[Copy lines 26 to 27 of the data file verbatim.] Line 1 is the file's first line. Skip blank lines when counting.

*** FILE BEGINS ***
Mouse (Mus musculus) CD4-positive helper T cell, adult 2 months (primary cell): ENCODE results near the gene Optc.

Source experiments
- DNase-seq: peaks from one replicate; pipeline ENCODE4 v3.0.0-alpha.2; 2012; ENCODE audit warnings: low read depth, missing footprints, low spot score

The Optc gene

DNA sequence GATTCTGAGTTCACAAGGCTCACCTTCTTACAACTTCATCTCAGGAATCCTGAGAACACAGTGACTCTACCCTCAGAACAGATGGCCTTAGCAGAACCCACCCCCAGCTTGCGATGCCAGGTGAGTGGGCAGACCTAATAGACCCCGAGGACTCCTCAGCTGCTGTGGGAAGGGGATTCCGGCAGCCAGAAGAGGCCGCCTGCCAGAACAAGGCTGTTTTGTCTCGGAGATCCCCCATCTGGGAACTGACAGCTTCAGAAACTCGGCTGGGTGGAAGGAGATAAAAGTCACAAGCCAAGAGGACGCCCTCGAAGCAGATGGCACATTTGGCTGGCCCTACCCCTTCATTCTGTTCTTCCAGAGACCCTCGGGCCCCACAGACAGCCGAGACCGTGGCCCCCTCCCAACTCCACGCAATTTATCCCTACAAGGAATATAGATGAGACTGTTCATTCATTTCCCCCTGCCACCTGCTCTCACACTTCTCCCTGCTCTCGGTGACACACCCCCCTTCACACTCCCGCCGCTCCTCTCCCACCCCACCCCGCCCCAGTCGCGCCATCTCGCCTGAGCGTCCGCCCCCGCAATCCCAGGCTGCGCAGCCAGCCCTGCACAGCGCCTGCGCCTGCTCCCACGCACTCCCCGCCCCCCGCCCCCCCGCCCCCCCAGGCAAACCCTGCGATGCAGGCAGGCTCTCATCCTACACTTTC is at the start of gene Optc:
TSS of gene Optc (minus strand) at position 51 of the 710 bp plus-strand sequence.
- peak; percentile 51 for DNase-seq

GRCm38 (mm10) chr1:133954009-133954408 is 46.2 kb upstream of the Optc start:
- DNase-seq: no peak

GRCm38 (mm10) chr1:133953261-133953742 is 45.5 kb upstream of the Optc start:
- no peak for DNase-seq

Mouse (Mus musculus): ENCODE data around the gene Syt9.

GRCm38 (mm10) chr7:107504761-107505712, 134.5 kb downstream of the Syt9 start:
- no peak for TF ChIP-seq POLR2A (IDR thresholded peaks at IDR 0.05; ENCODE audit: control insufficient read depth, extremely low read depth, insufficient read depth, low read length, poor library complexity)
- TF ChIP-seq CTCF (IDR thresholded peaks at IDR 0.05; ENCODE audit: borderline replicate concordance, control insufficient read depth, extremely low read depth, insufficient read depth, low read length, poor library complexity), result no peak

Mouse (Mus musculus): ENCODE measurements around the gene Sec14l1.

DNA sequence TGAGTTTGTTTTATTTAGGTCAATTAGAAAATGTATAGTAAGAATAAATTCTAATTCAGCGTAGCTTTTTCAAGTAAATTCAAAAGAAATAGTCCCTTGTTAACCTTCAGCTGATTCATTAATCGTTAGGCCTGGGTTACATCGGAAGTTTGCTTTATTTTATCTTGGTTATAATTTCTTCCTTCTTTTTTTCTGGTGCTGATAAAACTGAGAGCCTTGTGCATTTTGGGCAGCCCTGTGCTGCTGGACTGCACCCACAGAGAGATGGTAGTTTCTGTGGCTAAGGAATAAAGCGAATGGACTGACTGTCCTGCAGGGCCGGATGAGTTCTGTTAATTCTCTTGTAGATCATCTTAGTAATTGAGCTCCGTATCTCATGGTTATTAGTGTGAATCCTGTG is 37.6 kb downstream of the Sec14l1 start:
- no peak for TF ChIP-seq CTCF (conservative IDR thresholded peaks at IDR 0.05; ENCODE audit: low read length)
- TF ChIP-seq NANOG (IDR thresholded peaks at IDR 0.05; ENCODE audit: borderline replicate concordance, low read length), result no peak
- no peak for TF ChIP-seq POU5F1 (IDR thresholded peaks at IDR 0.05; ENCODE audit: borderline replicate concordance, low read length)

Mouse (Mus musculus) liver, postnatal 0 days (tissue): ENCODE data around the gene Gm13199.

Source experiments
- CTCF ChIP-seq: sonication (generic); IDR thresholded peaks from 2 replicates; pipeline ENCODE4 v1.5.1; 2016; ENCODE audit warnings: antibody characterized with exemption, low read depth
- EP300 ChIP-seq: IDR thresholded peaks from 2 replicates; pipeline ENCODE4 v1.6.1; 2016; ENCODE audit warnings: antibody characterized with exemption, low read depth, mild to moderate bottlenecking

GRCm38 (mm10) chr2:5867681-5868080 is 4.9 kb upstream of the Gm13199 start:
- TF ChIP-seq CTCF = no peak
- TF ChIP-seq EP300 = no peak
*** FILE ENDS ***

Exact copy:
- TF ChIP-seq CTCF = no peak
- TF ChIP-seq EP300 = no peak